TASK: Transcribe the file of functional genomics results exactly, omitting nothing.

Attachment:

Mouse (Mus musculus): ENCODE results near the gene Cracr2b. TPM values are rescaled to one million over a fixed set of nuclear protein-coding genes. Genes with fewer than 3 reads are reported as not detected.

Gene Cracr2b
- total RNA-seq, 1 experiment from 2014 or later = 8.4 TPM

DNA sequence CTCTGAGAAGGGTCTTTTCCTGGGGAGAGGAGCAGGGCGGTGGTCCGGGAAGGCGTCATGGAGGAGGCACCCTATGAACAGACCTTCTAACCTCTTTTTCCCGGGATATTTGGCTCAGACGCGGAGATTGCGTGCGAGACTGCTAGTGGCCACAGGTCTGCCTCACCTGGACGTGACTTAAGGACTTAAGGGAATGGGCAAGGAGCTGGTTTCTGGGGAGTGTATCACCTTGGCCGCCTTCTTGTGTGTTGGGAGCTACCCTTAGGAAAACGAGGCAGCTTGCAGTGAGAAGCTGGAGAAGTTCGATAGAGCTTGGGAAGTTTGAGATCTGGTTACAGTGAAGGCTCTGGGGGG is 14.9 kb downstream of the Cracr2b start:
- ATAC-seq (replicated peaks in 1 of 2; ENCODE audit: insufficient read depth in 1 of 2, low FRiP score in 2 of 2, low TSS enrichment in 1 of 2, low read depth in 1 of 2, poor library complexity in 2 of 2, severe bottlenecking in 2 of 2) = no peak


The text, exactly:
Mouse (Mus musculus): ENCODE results near the gene Cracr2b. TPM values are rescaled to one million over a fixed set of nuclear protein-coding genes. Genes with fewer than 3 reads are reported as not detected.

Gene Cracr2b
- total RNA-seq, 1 experiment from 2014 or later = 8.4 TPM

DNA sequence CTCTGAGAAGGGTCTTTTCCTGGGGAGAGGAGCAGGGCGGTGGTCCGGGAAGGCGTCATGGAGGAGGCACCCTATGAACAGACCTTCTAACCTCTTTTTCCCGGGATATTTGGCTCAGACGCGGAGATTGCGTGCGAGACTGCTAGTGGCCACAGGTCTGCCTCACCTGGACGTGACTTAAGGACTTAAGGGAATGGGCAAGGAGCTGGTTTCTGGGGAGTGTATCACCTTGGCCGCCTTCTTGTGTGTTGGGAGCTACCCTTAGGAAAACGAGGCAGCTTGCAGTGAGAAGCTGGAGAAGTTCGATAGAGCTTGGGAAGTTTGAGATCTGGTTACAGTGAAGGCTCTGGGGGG is 14.9 kb downstream of the Cracr2b start:
- ATAC-seq (replicated peaks in 1 of 2; ENCODE audit: insufficient read depth in 1 of 2, low FRiP score in 2 of 2, low TSS enrichment in 1 of 2, low read depth in 1 of 2, poor library complexity in 2 of 2, severe bottlenecking in 2 of 2) = no peak